I’m wary when companies use vague or overly broad words to describe major initiatives, especially involving technology. And so it was with wariness but also curiosity that I approached a first-time meeting Wednesday with Jim Hackett, the new CEO of Ford. He’s also the former CEO of Steelcase (scs) and, in between those two posts, a Ford board member and head of the venerable automaker’s “smart mobility” unit.
What exactly, I wondered, does Ford (f) mean by mobility, a vague and overly broad term that makes me think of cell phones but might also pertain to movement among the social classes or a rehab patient’s progress? It turns out, says Hackett, that Ford thinks of mobility as a “catch-all” phrase that encompasses all non-traditional businesses. In other words, anything that doesn’t involve popping an internal-combustion engine into a vehicle and selling it, is a potential mobility product.
Mobility is sexy, but it doesn’t account for much of Ford’s revenue. And although Hackett’s predecessor, Mark Fields, got the boot for not having a coherent strategy, Ford already has made a handful of non-traditional moves. It’s a partner in a popular bike sharing program. And it operates Chariot, a “micro-transit” shuttle service in several U.S. cities.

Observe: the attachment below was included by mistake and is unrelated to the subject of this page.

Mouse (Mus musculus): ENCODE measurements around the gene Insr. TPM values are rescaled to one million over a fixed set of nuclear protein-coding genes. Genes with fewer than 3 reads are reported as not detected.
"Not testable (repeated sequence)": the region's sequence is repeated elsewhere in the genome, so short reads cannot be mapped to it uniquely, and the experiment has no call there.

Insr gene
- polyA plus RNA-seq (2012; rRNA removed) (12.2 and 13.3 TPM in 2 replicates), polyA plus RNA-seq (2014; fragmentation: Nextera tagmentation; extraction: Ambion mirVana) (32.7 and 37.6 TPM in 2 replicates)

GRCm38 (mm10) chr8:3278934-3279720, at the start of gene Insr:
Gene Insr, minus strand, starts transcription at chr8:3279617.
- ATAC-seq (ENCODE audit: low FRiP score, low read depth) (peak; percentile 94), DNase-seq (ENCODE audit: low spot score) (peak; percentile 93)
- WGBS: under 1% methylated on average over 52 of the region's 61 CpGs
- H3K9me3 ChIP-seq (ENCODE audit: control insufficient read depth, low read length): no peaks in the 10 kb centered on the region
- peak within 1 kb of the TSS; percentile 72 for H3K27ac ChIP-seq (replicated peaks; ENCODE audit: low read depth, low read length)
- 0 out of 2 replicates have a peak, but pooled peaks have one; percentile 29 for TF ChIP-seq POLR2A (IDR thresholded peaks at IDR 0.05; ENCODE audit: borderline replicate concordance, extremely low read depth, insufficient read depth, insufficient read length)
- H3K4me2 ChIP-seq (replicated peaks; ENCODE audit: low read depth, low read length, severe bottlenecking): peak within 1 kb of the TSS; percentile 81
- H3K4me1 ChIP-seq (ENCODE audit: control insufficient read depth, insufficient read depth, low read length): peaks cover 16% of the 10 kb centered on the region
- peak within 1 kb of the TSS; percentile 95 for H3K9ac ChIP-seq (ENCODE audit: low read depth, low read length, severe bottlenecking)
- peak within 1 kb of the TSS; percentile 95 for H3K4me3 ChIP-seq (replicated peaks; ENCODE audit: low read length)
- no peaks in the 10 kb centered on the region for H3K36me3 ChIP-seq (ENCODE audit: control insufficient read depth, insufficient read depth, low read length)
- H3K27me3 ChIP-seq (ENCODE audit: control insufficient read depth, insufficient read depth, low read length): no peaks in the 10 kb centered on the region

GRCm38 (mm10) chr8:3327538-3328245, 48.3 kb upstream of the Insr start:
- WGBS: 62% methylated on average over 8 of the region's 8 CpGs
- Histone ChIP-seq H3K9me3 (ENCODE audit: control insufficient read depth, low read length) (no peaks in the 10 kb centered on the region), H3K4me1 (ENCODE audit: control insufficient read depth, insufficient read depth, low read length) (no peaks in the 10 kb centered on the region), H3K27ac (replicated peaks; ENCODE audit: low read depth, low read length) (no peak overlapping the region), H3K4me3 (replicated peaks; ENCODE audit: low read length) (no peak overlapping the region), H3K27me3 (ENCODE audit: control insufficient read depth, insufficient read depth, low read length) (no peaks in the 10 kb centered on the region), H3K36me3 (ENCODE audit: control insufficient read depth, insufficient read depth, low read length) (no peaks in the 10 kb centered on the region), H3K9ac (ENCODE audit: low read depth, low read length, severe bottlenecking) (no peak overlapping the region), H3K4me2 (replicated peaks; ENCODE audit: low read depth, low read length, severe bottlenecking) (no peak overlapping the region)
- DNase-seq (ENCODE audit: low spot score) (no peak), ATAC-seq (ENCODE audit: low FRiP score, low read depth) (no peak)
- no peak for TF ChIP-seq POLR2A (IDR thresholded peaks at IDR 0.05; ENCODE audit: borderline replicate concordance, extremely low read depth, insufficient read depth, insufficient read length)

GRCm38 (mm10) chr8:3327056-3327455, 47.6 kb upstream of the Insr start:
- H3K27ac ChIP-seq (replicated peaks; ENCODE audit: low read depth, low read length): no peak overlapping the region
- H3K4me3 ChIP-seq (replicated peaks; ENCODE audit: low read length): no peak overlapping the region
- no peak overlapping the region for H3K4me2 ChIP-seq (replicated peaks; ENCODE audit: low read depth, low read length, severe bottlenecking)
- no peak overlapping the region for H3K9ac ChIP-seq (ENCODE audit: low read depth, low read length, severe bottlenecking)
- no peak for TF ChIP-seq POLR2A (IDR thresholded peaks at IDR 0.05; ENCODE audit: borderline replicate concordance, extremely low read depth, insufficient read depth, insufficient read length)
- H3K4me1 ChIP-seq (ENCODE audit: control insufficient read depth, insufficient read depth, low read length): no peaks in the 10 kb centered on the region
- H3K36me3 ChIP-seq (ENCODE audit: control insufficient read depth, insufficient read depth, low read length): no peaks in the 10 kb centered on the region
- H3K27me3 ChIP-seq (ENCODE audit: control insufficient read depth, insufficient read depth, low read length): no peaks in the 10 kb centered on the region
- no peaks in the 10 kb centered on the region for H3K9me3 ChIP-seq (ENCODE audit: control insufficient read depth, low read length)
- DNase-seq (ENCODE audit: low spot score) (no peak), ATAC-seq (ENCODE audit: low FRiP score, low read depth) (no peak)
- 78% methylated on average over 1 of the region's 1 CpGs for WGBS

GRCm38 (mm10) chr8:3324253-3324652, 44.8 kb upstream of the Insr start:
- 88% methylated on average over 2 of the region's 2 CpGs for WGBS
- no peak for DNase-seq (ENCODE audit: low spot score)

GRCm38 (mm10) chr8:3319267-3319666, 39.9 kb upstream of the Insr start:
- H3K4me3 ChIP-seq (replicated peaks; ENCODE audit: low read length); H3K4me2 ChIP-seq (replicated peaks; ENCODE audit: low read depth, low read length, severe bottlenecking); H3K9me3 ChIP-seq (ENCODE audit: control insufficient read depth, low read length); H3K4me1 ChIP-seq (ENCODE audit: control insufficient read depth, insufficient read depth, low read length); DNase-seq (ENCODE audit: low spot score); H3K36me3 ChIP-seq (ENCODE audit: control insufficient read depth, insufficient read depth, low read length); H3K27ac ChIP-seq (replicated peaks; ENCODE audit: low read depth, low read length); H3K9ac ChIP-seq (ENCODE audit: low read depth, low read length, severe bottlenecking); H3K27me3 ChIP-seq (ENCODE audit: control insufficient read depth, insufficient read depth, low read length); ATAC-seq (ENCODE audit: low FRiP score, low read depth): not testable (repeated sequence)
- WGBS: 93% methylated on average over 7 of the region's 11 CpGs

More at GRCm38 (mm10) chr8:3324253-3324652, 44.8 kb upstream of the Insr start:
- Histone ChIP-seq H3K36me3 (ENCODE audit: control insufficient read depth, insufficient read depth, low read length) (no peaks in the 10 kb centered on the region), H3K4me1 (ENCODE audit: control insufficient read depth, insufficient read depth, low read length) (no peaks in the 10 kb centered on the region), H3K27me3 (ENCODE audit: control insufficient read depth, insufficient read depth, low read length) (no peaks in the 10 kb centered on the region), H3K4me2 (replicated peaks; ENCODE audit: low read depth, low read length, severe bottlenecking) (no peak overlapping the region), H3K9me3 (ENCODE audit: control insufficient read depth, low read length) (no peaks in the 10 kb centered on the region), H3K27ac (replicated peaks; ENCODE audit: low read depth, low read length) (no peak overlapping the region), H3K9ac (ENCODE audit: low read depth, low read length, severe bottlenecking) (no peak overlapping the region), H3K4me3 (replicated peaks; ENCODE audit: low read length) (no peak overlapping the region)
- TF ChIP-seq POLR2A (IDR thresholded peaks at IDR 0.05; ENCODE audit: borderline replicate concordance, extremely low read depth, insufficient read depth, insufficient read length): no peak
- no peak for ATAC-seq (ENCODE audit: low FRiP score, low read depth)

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Hackett sees his mission as positioning Ford for the day when most people live in cities and may or may not need their own car. He’s currently drafting a 100-day plan for Ford he plans to unveil in October. In the meantime, he says the company will consider a “smorgasbord” of options that involve moving people around. He hinted, for example, that Ford is looking closely at a “metered parking” business (a la startup SpotHero) and various “curb management” schemes.
Everything is on the table, he says, including ride-hailing, though he professes to be uninterested in owning a piece of Uber or Lyft. Right now Ford supplies those companies’ drivers, notes Hackett. If Ford were to own the service, “they’ll want a discount, and I don’t want to destroy our margins.”
Not destroying margins in the challenged car business is neither a vague nor overly broad goal, provided a detailed strategy follows.